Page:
Education and training requirements for Taxi drivers and chauffeurs
Local governments set license standards and requirements for taxi drivers and chauffeurs that include minimum qualifications for driving experience and training. Many taxi and limousine companies set higher standards than required by law. It is common for companies to review applicants’ medical, credit, criminal, and driving records. In addition, many companies require a higher minimum age than that which is legally required and prefer that drivers be high school graduates.
Persons interested in driving a limousine or taxicab must first have a regular automobile driver’s license. They also must acquire a chauffeur or taxi driver’s license, commonly called a “hack” license. Local authorities generally require applicants for a hack license to pass a written exam or complete a training program that may include up to 80 hours of classroom instruction. To qualify through either an exam or a training program, applicants must know local geography, motor vehicle laws, safe driving practices, regulations governing taxicabs, and display some aptitude for customer service. Many training programs include a test on English proficiency, usually in the form of listening comprehension; applicants who do not pass the English exam must take an English course along with the formal driving program. In addition, some classroom instruction includes route management, mapreading, and service for passengers with disabilities. Many taxicab or limousine companies sponsor applicants and give them a temporary permit that allows them to drive, although the applicant may not yet have finished the training program or passed the test. However, some jurisdictions, such as New York City, have discontinued this practice and now require driver applicants to complete the licensing process before operating a taxi or limousine.
Some taxi and limousine companies give new drivers on-the-job training. They show drivers how to operate the taximeter and communications equipment, and how to complete paperwork. Other topics covered may include driver safety and popular sightseeing and entertainment destinations. Many companies have contracts with social service agencies and transportation services to transport elderly and disabled citizens in nonemergency situations. To support these services, new drivers may get special training on how to handle wheelchair lifts and other mechanical devices.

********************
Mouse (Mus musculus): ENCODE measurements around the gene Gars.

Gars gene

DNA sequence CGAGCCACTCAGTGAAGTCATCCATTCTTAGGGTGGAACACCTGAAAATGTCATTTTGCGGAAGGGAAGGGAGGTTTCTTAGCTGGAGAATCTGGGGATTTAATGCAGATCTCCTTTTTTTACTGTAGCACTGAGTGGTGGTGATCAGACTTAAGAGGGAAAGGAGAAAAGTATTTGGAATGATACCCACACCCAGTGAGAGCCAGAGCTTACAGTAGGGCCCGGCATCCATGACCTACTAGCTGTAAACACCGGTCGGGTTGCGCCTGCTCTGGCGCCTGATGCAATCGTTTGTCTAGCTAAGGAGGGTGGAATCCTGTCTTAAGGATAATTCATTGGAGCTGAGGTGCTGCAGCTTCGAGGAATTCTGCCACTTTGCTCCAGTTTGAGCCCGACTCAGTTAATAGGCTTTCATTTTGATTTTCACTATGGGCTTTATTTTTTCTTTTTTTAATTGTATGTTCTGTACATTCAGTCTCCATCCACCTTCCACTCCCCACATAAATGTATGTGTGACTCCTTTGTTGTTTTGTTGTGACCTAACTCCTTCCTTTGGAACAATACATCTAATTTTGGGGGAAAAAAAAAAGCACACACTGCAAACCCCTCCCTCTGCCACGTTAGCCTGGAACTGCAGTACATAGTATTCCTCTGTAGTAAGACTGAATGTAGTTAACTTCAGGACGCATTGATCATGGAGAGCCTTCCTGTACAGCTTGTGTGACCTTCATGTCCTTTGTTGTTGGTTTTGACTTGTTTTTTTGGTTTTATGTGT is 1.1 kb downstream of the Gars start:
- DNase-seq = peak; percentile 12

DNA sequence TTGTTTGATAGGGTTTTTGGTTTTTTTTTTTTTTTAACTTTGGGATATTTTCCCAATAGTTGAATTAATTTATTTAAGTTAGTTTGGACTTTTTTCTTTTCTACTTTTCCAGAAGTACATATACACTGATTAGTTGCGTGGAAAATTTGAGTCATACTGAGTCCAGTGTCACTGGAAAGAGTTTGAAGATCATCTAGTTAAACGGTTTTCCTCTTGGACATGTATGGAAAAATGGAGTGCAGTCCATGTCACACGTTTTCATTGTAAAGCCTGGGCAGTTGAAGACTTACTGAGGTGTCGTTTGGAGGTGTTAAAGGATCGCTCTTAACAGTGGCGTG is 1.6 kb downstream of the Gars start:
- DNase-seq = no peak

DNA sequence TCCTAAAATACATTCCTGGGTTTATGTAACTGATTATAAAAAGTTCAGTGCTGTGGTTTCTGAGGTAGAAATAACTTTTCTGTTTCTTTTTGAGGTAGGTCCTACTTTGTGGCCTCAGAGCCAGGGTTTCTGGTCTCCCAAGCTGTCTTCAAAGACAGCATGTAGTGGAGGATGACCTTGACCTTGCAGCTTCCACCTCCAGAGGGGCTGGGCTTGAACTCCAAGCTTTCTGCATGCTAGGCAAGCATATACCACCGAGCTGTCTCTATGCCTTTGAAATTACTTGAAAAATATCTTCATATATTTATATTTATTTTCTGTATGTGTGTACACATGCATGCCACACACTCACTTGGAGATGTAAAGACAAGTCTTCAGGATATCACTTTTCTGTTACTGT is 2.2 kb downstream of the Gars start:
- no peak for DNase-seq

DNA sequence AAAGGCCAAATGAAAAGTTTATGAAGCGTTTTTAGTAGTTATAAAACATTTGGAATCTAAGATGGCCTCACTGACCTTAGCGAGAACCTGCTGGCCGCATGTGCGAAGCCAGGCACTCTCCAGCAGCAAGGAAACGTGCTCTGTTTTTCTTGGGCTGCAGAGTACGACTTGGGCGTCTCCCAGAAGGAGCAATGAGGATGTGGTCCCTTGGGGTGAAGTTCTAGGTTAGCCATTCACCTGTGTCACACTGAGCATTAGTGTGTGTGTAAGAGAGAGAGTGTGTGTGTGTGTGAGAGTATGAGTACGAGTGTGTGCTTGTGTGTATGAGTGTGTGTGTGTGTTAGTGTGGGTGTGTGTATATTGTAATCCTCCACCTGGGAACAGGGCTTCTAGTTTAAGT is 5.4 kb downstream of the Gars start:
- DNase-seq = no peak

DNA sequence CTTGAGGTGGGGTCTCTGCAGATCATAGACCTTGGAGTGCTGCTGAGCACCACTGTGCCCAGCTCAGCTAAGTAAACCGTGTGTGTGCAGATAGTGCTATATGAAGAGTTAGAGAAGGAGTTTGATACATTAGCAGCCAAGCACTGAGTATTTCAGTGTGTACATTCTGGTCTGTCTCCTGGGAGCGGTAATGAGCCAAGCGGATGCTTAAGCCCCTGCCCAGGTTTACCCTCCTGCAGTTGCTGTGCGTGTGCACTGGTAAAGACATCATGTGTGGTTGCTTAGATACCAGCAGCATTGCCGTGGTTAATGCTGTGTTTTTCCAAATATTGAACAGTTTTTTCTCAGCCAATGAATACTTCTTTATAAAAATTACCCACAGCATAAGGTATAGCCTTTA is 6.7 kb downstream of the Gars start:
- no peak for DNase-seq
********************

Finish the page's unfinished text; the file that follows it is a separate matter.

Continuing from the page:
Taxi drivers and chauffeurs should be able to get along with many different types of people. They must be patient when waiting for passengers or when dealing with rude customers. It is also helpful for drivers to be tolerant and have even tempers when driving in heavy and congested traffic. Drivers should be dependable because passengers expect to be picked up at a prearranged time and taken to the correct destination. To be successful, drivers must be responsible and self-motivated because they work with little supervision. Increasingly, companies encourage drivers to develop their own loyal customer base to improve their businesses.
Many taxi drivers and chauffeurs are called lease drivers. These drivers pay a daily, weekly, or monthly fee to the company allowing them to lease their vehicle. In the case of limousines, leasing also permits the driver access to the company’s dispatch system. The fee also may include a charge for vehicle maintenance, insurance, and a deposit on the vehicle. Lease drivers may take their cars home with them when they are not on duty.
Opportunities for advancement are limited for taxi drivers and chauffeurs. Experienced drivers may obtain preferred routes or shifts. Some advance to dispatcher or manager jobs; others may start their own limousine company.
In small and medium-sized communities, drivers are sometimes able to buy their taxi, limousine, or other type of automobile and go into business for themselves. These independent owner-drivers require an additional permit allowing them to operate their vehicle as a company. Some big cities limit the number of operating permits. In these cities, drivers become owner-drivers by buying permits from owner-drivers who leave the business. Although many owner-drivers are successful, some fail to cover expenses and eventually lose their permit and automobile. Good business sense and courses in accounting, business, and business arithmetic can help an owner-driver to become successful. Knowledge of mechanics enables owner-drivers to perform their own routine maintenance and minor repairs to cut expenses.
More information on Taxi drivers and chauffeurs from The U.S. Department of Labor Bureau of Labor Statistics Occupational Outlook Handbook
Overview of Taxi drivers and chauffeurs occupation
Number of Taxi drivers and chauffeurs in the U.S.
Salary and earnings for Taxi drivers and chauffeurs
Working conditions for Taxi drivers and chauffeurs
Significant points for Taxi drivers and chauffeurs
Training requirements for Taxi drivers and chauffeurs
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